3. Change in Tinnitus Catastrophizing Scale score [ Time Frame: At first and last treatment sessions and at 1 and 6 month follow-ups ]
    13-item questionnaire scored on a 0-4 scale. Total sum of scores range from 0 - 52. Higher scores indicate higher levels of catastrophizing.

  4. Mini Tinnitus Questionnaire score [ Time Frame: Screening ]
    Construct: Tinnitus complaint 12-item questionnaire scored on a 0 - 2 scale. Total sum of scores range 0-24. Higher scores indicate presence of tinnitus. A score of 8 or more indicates the presence of a clinical level of tinnitus-related distress.

  5. Change in the Tinnitus Questionnaire score [ Time Frame: At first and last treatment sessions and at 1 and 6 month follow-ups ]
    Construct: Tinnitus complaint 41-item questionnaire scored on a 0 - 2 scale. Total sum of scores ranges from 0-82; higher scores indicate presence of tinnitus. The reliable change criterion is 11.08.

  6. Change in subjective measure of tinnitus loudness [ Time Frame: At first and last treatment sessions and at 1 and 6 month follow-ups ]
    Visual Analogue Scale from 0mm to 100mm; higher scores indicate greater loudness of tinnitus.

  7. Change in Clinical Outcome in Routine Evaluation - Outcome Measure score [ Time Frame: At first and last treatment sessions and at 1 and 6 month follow-ups ]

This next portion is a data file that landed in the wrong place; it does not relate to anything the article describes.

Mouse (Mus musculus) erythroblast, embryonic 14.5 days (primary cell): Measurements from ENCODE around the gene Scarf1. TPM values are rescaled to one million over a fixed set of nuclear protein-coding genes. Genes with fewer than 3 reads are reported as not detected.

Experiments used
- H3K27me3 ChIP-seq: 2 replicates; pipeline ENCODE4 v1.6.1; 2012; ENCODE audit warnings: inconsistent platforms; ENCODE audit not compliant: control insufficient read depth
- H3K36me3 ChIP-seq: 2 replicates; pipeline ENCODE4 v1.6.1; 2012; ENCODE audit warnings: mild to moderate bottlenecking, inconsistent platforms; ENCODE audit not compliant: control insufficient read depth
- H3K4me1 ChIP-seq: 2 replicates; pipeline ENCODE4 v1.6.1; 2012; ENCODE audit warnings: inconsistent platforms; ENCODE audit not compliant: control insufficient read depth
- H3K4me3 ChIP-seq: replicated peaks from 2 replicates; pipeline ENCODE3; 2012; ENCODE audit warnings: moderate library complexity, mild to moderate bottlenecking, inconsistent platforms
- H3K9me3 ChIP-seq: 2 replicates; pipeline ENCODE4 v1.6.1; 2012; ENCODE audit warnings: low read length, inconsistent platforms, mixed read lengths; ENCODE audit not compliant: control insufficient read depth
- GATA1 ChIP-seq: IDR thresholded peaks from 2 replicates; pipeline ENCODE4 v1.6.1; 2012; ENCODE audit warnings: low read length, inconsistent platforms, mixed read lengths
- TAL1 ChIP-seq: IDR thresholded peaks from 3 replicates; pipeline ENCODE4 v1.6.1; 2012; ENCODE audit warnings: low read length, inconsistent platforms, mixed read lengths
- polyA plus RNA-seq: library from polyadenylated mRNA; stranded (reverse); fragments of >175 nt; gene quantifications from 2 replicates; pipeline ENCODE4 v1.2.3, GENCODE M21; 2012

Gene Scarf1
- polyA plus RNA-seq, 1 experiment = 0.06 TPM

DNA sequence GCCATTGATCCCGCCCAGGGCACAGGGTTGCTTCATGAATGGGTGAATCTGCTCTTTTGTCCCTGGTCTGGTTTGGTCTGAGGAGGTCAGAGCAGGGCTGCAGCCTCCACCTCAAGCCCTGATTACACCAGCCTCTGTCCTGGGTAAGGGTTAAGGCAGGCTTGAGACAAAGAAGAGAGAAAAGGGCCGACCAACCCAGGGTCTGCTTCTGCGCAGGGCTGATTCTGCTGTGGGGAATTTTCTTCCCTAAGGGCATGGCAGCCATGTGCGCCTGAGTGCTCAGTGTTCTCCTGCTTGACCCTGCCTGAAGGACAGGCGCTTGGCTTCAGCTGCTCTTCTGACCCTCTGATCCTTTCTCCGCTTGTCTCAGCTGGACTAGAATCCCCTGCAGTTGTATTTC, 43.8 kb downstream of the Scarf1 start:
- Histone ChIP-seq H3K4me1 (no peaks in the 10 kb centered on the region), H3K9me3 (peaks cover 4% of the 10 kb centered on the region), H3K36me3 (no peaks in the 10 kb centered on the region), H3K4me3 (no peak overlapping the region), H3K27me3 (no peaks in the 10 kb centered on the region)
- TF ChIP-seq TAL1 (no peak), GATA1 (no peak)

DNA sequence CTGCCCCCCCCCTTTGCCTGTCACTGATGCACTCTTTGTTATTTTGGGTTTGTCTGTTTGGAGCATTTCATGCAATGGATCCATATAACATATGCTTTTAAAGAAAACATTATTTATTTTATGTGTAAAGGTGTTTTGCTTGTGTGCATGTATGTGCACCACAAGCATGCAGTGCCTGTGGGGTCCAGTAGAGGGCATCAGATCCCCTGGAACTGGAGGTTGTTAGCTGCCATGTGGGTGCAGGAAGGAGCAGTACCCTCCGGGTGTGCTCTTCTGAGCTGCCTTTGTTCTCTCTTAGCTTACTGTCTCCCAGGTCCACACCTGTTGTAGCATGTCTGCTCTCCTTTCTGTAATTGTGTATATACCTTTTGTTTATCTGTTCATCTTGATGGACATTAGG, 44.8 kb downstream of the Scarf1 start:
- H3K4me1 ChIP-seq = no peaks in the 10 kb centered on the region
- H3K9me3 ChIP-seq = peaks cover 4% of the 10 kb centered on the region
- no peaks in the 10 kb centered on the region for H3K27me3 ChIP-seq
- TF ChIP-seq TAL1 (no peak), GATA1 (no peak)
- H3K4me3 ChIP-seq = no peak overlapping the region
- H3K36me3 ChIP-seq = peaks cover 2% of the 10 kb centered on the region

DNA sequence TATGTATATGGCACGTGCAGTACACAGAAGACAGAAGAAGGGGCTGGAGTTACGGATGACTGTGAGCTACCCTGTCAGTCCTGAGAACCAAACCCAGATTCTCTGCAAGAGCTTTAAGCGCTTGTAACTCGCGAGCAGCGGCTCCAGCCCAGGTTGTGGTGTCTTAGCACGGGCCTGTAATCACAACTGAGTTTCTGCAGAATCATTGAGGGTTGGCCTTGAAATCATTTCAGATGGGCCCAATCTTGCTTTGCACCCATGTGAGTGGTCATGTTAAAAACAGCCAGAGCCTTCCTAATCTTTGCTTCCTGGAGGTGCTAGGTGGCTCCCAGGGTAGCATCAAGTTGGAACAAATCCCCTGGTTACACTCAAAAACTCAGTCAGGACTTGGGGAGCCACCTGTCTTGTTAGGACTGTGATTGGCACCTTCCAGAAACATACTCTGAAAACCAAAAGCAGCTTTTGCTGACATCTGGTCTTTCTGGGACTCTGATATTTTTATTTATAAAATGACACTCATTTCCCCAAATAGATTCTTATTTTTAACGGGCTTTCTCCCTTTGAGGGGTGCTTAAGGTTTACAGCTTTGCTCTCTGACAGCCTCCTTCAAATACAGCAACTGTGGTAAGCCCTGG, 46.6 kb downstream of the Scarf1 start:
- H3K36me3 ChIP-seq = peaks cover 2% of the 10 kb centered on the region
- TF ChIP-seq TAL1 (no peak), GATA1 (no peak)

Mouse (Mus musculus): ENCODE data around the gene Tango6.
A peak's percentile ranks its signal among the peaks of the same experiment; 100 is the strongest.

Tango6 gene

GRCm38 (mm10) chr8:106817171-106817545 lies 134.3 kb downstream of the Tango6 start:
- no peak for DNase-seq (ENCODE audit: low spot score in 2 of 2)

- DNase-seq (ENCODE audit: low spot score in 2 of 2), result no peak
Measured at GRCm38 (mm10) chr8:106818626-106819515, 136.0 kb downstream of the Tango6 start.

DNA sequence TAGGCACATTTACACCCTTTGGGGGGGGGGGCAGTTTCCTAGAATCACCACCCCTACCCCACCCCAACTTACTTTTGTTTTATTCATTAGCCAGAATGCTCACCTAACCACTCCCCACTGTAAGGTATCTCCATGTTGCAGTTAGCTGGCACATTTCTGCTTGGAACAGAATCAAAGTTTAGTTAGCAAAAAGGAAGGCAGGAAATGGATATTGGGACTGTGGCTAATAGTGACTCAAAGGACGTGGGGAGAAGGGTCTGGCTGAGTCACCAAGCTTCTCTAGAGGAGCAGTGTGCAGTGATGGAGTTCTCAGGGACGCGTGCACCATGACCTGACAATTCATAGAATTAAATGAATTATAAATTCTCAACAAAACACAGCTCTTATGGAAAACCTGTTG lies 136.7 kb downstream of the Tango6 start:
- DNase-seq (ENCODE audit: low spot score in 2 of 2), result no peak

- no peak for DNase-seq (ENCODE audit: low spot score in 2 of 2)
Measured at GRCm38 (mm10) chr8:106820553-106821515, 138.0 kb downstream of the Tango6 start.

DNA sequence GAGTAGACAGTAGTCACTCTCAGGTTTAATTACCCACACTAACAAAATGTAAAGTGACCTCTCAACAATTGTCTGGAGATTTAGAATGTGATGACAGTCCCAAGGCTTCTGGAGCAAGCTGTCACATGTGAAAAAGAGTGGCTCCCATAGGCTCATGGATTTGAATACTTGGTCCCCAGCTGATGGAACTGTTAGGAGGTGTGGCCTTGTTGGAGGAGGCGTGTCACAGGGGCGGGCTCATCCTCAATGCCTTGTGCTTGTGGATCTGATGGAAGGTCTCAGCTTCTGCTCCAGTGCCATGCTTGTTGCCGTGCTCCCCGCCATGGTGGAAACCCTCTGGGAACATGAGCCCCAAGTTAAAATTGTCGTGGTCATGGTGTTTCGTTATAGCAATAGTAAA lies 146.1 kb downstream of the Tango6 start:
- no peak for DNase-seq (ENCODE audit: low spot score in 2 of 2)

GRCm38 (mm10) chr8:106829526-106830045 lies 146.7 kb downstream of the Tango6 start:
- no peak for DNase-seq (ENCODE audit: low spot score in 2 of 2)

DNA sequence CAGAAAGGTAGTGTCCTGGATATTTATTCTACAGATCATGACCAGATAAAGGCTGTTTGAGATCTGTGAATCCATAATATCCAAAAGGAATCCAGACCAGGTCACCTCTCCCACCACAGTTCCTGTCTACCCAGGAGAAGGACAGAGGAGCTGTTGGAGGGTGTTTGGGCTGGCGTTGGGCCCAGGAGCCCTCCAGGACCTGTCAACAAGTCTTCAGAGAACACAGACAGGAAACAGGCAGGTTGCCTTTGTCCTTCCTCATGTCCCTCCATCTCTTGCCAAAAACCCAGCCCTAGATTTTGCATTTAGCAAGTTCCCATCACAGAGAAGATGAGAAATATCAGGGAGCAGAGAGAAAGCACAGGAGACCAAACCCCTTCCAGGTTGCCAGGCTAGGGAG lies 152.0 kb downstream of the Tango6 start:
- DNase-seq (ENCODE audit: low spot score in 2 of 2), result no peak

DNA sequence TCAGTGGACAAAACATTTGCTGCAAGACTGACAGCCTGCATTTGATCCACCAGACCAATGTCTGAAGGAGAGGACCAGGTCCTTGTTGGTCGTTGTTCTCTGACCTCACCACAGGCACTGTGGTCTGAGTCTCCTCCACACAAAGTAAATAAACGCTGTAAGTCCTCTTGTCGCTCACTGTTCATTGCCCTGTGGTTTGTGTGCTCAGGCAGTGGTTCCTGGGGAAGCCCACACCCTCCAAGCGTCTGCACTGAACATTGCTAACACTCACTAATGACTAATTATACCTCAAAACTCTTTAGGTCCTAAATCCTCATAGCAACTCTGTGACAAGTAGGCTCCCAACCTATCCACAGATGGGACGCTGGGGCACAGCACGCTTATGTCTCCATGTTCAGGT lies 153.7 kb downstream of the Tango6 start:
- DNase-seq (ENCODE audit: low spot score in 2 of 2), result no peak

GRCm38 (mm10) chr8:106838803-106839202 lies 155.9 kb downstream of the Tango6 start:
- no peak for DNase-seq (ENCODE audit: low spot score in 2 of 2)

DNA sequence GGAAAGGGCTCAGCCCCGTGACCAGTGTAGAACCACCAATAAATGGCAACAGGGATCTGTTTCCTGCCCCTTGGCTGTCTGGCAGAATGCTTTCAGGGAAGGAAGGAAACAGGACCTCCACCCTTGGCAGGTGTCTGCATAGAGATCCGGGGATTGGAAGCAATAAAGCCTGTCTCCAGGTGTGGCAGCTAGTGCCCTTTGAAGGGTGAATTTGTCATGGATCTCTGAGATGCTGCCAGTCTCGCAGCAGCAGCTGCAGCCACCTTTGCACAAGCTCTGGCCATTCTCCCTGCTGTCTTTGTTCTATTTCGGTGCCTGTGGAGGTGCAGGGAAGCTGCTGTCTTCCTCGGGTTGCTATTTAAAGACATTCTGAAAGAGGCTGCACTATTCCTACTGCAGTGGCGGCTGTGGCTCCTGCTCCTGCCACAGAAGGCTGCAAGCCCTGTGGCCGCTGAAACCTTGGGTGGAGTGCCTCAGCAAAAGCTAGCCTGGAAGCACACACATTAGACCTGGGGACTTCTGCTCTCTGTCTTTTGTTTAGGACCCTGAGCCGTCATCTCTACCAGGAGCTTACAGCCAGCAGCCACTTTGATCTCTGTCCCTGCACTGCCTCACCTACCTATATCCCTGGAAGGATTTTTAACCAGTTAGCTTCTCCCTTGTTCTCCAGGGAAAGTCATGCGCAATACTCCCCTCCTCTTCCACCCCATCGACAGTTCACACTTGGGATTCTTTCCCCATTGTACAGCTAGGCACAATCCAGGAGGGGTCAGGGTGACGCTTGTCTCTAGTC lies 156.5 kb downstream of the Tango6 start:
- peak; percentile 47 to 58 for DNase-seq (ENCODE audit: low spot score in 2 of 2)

Construct: general psychological distress 34-item questionnaire scored on a 0-4 scale. The average of all the scores is calculated and then multiplied by 10, so the scores can range from 0 to 40; a clinical cut-off score is 10 and clinically significant change is 5.

  8. Change in Patient Health Questionnaire-9 score [ Time Frame: At first and last treatment sessions and at 1 and 6 month follow-ups ]
    Construct: Depression 9-item questionnaire scored on a 0-3 scale; total sum of scores ranges from 0-27 with higher scores indicate greater depression severity.

  9. Change in Generalized Anxiety Disorder Assessment-7 score [ Time Frame: At first and last treatment sessions and at 1 and 6 month follow-ups ]
    7-items questionnaire scored on a 0-3 scale; total sum of scores ranges from total score range: 0-21 with higher score indicating more severe anxiety.

  10. Change in EuroQOL score [ Time Frame: At first and last treatment sessions and at 1 and 6 month follow-ups ]
    Construct: health status (dimensions: mobility, self-care, performing usual activities, pain or discomfort; anxiety or depression); each state is referred to in terms of a 5 digit code; The answers given to EQ-5D allow 243 unique health states to be identified and can be converted into EQ-5D index and utility scores anchored at 0 for death and 1 for perfect health. The EQ-5D questionnaire also includes a Visual Analogue Scale (VAS), by which respondents can report their perceived health status with a grade ranging from 0 (the worst possible health status) to 100 (the best possible health status).

  11. Change in Work and Social Adjustment Scale score [ Time Frame: At first and last treatment sessions and at 1 and 6 month follow-ups ]
    Construct: impaired functioning 5-item questionnaire scored on a 0-8 scale; total sums of scores range from 0-40 with higher scores indicating greater functional impairment.

  12. Satisfaction and feedback [ Time Frame: At the end of treatment and at six month follow-up point ]